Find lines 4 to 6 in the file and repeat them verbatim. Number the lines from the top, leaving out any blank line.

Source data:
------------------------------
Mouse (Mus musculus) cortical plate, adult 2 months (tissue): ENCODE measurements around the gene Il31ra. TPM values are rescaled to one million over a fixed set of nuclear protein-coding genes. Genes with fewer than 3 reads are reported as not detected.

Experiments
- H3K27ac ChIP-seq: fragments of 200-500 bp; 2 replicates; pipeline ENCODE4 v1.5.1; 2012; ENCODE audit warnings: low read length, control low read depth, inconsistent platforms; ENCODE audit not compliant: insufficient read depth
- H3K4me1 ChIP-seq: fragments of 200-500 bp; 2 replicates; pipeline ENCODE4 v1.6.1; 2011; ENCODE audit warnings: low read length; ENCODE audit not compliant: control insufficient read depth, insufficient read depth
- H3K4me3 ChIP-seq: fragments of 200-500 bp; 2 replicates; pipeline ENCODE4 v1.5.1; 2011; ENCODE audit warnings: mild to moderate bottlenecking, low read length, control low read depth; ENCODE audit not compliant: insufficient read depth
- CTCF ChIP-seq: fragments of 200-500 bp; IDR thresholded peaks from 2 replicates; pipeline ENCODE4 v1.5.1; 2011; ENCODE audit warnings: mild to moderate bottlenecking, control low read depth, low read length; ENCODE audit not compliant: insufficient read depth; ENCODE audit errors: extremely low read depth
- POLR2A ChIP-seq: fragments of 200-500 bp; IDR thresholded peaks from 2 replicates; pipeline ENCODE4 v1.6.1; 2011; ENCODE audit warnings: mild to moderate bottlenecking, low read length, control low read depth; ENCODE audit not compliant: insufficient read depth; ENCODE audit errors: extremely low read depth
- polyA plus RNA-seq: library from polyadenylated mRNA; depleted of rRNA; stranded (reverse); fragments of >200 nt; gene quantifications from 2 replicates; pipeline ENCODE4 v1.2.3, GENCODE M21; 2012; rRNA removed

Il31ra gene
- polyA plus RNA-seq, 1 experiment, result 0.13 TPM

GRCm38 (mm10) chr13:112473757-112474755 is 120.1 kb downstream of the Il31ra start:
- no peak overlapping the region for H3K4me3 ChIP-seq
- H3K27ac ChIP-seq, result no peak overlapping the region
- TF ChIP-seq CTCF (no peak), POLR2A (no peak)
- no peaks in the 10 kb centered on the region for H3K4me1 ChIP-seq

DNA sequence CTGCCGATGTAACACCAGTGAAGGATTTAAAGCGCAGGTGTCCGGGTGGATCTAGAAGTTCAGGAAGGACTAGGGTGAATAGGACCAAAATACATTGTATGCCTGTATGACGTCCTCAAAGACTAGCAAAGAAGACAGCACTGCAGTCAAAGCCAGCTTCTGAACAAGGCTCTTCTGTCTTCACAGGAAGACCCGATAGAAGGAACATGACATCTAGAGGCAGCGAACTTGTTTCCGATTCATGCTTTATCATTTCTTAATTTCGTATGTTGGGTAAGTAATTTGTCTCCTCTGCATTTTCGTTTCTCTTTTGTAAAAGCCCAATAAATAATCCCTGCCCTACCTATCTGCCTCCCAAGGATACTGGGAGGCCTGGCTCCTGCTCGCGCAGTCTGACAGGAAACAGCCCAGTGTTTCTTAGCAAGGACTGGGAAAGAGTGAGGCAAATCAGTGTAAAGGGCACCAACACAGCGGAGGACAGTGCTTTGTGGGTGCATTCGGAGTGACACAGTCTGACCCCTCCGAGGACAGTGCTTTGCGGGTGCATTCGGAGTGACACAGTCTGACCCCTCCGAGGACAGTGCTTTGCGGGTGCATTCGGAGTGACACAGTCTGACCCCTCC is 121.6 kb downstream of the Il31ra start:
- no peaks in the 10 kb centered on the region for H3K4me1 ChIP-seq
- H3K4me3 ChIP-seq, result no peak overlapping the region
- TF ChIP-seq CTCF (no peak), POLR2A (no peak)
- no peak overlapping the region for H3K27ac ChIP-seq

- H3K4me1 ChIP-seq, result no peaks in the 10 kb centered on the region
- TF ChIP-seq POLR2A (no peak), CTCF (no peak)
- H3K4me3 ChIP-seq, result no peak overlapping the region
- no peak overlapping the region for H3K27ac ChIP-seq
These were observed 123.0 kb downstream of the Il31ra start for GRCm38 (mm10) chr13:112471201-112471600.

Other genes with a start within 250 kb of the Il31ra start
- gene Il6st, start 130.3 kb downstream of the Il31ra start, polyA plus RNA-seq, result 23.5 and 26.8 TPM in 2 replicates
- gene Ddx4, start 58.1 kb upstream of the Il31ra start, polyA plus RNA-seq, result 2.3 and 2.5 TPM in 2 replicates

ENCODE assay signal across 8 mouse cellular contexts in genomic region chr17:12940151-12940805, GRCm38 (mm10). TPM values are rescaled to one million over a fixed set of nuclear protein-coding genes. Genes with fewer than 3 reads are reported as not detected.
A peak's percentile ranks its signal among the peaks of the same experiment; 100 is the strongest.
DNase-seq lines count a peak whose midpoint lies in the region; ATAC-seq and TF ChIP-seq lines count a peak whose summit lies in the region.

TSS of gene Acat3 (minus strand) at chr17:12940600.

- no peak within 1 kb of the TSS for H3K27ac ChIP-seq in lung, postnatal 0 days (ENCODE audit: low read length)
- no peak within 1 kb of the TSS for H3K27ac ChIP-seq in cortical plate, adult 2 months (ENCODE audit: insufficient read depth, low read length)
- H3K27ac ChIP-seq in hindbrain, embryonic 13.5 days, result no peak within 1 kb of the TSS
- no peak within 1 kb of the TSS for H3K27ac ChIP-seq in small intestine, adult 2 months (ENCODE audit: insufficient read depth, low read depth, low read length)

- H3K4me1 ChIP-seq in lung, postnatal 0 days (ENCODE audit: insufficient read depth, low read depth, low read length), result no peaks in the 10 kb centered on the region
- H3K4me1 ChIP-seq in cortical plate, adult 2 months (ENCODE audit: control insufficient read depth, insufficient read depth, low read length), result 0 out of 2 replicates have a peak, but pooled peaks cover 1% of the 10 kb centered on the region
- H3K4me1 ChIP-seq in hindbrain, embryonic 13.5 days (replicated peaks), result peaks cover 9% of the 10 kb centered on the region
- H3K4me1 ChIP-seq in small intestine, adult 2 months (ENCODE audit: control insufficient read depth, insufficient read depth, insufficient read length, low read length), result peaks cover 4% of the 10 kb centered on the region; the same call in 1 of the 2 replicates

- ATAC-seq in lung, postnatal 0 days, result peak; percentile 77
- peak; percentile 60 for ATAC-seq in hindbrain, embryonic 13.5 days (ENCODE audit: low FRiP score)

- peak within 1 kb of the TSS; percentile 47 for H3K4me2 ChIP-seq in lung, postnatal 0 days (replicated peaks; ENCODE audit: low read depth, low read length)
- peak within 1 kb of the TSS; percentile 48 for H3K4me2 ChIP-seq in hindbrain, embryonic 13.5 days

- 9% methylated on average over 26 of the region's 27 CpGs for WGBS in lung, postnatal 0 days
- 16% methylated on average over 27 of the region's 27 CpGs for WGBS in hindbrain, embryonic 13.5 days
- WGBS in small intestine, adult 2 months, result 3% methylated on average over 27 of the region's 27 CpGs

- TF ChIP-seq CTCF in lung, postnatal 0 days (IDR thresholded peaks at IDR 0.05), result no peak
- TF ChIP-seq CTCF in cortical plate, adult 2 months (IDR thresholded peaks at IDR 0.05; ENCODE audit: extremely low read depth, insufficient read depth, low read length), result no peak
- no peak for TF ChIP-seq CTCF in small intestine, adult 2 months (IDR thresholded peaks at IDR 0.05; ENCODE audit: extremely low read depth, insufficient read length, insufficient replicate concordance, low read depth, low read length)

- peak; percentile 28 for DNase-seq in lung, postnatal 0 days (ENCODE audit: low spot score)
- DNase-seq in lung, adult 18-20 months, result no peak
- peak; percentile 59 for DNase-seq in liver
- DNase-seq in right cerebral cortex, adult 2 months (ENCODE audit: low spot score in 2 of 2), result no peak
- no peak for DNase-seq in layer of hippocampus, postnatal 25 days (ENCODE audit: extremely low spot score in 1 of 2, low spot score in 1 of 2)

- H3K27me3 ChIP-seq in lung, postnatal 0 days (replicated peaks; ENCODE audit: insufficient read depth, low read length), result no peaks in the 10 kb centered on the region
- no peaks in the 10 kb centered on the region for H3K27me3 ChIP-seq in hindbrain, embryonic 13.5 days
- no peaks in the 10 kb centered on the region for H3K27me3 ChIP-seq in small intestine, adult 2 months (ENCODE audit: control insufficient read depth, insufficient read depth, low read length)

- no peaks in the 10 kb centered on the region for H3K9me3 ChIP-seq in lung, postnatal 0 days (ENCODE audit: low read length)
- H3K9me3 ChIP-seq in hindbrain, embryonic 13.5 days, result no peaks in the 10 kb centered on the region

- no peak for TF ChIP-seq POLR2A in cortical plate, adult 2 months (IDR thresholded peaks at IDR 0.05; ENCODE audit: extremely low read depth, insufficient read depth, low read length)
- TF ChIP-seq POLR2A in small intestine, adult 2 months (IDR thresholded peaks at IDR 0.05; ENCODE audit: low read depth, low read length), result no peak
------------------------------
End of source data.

- H3K4me1 ChIP-seq: fragments of 200-500 bp; 2 replicates; pipeline ENCODE4 v1.6.1; 2011; ENCODE audit warnings: low read length; ENCODE audit not compliant: control insufficient read depth, insufficient read depth
- H3K4me3 ChIP-seq: fragments of 200-500 bp; 2 replicates; pipeline ENCODE4 v1.5.1; 2011; ENCODE audit warnings: mild to moderate bottlenecking, low read length, control low read depth; ENCODE audit not compliant: insufficient read depth
- CTCF ChIP-seq: fragments of 200-500 bp; IDR thresholded peaks from 2 replicates; pipeline ENCODE4 v1.5.1; 2011; ENCODE audit warnings: mild to moderate bottlenecking, control low read depth, low read length; ENCODE audit not compliant: insufficient read depth; ENCODE audit errors: extremely low read depth